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You are not logged in. #1 20050813 01:44:10
Constrain proportionsLook at this swf. I used it becuase i think it explains better. #2 20050813 02:10:21
Re: Constrain proportionsSo, the width is originally 350.65 and the height is originally 263. That means that the width is always (350.65/263) times greater than the height. If the width increases by a certain amount, the height would change by (263/350.65) times that certain amount. Why did the vector cross the road? It wanted to be normal. #3 20050813 03:48:04
Re: Constrain proportionsYep that coverd more then enough. #4 20050813 20:22:56
Re: Constrain proportionsvisit http://www.geocities.com/chengyuanwu #6 20050816 17:40:20
Re: Constrain proportionsIs there a way to make it with out using the other variable in the formula? I mean for example in a=(width/height)b is there a way to make this formula without b ? Last edited by bogdan (20050816 17:55:40) #7 20050816 17:55:44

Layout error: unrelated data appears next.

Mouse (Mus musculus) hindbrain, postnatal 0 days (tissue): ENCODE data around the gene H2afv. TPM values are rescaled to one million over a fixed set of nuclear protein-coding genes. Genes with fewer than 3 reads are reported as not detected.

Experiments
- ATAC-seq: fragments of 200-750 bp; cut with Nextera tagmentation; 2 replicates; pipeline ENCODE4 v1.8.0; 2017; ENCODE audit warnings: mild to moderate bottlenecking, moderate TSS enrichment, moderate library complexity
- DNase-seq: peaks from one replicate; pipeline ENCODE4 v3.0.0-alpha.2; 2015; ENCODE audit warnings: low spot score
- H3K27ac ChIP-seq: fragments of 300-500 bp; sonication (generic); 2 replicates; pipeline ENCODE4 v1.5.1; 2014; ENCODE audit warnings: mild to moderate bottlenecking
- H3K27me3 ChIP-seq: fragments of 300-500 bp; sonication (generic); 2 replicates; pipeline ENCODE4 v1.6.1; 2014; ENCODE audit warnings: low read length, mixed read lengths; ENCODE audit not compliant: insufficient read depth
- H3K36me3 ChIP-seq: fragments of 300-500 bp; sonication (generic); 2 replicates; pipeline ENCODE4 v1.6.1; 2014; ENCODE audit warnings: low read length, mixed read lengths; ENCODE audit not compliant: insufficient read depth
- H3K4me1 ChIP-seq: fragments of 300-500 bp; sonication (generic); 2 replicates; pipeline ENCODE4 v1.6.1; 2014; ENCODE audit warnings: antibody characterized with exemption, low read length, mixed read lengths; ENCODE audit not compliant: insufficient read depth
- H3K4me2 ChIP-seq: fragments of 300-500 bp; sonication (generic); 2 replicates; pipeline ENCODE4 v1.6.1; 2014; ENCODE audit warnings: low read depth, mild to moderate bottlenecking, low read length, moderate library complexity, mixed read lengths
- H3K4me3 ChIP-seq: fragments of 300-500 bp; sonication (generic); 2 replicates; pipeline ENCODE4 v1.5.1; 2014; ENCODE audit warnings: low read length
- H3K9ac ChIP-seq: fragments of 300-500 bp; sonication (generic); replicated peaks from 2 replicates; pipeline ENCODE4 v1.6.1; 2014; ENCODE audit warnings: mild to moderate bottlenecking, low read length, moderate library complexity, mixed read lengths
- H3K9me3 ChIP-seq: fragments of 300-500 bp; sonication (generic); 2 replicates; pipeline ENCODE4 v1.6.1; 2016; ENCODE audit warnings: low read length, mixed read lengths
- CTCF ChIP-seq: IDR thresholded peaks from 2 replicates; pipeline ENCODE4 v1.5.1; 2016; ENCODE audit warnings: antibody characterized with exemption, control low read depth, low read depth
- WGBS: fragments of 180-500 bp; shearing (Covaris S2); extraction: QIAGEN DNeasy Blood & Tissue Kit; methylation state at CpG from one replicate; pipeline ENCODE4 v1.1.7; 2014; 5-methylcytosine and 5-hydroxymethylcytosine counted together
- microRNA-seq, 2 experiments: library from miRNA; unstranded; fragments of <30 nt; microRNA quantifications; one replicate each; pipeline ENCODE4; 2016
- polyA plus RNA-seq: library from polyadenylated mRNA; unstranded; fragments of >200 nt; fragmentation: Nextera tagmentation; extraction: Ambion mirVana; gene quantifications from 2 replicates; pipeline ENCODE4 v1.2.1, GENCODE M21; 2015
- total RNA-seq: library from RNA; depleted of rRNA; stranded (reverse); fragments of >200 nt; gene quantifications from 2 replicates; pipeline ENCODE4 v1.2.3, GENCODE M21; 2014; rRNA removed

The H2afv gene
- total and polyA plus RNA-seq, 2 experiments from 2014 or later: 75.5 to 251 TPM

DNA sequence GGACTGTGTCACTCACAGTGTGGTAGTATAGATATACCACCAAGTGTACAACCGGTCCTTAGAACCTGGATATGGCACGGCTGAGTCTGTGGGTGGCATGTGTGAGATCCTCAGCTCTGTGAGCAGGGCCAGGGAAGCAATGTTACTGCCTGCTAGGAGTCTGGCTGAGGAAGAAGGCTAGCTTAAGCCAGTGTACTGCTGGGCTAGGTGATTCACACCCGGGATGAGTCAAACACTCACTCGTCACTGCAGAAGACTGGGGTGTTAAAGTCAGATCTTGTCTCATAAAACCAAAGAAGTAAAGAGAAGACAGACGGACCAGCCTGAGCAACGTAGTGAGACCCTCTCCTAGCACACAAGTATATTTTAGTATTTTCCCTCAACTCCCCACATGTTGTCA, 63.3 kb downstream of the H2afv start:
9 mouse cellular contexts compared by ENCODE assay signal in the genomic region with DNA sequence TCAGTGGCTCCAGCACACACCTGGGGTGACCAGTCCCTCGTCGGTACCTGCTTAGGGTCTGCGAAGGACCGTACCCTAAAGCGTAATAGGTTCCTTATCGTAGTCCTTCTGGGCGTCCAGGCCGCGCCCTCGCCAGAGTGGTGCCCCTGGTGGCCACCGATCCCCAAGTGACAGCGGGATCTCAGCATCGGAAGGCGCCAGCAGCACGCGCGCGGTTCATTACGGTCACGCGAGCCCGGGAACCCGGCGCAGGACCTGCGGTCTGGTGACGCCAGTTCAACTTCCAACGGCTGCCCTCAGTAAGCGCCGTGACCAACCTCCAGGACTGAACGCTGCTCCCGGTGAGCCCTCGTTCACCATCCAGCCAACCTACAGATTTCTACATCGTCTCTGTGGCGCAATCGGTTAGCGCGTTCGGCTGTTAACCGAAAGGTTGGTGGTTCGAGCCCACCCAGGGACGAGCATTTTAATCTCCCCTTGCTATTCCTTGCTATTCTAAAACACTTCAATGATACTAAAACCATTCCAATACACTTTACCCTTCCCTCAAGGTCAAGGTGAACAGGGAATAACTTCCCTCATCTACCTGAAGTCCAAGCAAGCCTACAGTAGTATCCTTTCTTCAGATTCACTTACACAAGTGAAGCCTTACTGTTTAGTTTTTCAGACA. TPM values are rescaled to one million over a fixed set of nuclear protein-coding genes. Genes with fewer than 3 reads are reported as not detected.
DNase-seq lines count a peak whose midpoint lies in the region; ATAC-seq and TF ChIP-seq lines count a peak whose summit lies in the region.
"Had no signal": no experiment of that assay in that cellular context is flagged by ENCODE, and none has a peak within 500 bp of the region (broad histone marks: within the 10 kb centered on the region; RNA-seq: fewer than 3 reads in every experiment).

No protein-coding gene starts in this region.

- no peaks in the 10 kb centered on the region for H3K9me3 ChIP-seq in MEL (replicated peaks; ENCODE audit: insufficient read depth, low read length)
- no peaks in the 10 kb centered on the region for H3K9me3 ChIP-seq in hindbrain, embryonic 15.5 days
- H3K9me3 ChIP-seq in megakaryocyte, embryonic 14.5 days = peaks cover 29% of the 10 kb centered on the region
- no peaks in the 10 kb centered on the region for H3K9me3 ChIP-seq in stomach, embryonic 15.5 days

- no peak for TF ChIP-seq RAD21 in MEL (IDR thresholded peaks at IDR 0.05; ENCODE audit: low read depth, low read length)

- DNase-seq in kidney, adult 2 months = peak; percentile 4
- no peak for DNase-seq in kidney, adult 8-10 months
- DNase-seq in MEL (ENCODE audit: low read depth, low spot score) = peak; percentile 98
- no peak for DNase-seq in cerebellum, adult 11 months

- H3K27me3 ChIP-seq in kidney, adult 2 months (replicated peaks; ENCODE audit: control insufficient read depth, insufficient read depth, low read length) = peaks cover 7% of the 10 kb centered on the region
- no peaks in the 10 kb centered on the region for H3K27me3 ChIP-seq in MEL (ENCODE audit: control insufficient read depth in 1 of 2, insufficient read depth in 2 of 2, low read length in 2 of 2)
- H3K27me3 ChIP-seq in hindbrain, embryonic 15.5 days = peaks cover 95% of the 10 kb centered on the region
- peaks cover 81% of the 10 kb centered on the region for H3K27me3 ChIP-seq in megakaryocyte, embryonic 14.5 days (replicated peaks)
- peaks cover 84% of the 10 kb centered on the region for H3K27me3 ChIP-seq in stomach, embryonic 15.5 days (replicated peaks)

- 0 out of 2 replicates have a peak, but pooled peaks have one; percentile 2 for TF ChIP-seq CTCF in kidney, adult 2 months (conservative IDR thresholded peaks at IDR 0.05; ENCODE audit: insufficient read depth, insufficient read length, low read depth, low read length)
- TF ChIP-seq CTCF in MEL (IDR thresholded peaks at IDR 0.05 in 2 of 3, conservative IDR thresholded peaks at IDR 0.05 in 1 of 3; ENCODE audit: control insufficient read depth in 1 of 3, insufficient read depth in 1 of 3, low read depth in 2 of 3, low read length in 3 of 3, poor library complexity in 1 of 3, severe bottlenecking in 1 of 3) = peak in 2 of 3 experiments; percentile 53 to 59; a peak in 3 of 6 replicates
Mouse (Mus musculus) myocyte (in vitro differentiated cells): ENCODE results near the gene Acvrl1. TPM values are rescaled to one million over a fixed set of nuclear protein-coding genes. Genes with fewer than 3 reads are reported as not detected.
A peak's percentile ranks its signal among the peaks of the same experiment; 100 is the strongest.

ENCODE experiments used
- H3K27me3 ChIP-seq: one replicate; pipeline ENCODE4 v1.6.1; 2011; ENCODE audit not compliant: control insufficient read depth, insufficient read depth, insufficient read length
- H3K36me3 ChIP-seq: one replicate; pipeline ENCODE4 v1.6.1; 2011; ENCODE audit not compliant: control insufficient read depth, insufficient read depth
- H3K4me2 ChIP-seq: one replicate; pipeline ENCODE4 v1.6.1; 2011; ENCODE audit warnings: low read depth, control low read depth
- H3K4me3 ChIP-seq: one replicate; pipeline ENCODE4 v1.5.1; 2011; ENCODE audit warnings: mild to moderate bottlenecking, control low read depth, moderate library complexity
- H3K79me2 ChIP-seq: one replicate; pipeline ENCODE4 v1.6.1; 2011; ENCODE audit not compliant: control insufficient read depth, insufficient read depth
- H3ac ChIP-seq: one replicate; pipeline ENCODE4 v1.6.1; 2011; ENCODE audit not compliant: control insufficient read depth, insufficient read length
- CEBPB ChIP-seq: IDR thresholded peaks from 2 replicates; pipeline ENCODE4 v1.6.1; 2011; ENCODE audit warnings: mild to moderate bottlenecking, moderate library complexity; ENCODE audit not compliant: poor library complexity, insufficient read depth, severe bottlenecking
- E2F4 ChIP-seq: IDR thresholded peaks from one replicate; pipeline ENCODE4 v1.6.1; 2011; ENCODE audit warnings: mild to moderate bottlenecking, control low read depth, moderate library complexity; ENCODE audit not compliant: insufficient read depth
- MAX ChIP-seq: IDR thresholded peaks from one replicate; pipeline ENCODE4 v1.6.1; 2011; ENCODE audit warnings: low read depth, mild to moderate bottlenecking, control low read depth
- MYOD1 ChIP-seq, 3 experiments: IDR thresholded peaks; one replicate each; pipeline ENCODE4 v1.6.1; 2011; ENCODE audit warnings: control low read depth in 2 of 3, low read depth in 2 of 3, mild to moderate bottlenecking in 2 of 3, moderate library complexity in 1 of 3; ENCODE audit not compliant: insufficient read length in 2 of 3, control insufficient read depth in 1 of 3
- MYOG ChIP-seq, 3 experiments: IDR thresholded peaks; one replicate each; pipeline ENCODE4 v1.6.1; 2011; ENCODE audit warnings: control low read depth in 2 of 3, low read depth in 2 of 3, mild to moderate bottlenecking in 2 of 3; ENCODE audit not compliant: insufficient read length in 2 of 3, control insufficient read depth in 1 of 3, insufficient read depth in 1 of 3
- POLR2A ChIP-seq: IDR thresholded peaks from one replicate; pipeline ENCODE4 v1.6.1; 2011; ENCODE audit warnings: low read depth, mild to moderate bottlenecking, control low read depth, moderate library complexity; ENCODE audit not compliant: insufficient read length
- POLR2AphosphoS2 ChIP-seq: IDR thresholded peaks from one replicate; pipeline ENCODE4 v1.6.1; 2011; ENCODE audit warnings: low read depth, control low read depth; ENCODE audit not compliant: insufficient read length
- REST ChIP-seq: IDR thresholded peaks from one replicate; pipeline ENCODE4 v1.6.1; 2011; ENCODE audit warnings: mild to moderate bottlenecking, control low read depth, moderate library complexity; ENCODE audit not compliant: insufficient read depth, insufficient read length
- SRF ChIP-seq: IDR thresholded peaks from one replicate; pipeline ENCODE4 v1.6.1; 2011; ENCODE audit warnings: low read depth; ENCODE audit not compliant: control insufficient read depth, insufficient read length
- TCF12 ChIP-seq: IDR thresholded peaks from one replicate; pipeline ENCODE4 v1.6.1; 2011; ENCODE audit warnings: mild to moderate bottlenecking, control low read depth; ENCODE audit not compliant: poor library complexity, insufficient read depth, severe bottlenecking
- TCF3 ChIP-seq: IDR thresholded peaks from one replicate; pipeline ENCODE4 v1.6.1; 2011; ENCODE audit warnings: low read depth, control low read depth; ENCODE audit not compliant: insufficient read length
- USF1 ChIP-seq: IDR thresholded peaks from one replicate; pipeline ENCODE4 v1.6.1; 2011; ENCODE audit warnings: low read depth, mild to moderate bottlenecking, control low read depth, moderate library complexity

Re: Constrain proportionsI don't think so. If you didn't need b to calculate a then b could take any value and a would still work out to be the same thing, so obviously the proportions would be lost. Why did the vector cross the road? It wanted to be normal. #9 20050816 20:05:31
Re: Constrain proportions
To contrain proportions, can't you just say that b = (800/600) * a ? "The physicists defer only to mathematicians, and the mathematicians defer only to God ..."  Leon M. Lederman #10 20050817 18:27:29
Re: Constrain proportionsBut doesn't a or Δy mean the value that x2 changed. So i think it would be an new x3x2. #11 20050817 22:10:54
Re: Constrain proportionsIf the user moves again to (250,270) and is still dragging, then always refer to the original point (100,100), so you would have: "The physicists defer only to mathematicians, and the mathematicians defer only to God ..."  Leon M. Lederman #13 20050818 01:38:19
Re: Constrain proportionsMaths  I may be reading your code wrong, but I don't think that's quite the effect he was looking for.
In order to constrain the proportion to 4:3, you need to change one side in proportion to the side whose delta is greater. That way, the user's mouse stays connected with at least one side of the rectangle. So: El que pega primero pega dos veces. #14 20050818 07:36:57
Re: Constrain proportionsThat might be a better solution, ryos, good contrib. "The physicists defer only to mathematicians, and the mathematicians defer only to God ..."  Leon M. Lederman